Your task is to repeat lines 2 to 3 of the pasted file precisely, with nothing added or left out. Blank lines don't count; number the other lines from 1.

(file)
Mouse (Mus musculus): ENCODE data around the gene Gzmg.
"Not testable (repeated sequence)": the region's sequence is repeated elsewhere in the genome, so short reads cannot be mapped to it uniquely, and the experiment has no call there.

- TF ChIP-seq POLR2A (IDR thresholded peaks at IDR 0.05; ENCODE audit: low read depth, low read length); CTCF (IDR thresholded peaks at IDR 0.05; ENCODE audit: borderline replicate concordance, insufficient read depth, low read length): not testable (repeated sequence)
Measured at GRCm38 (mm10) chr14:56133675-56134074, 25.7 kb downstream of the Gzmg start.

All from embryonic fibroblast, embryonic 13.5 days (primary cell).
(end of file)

"Not testable (repeated sequence)": the region's sequence is repeated elsewhere in the genome, so short reads cannot be mapped to it uniquely, and the experiment has no call there.

- TF ChIP-seq POLR2A (IDR thresholded peaks at IDR 0.05; ENCODE audit: low read depth, low read length); CTCF (IDR thresholded peaks at IDR 0.05; ENCODE audit: borderline replicate concordance, insufficient read depth, low read length): not testable (repeated sequence)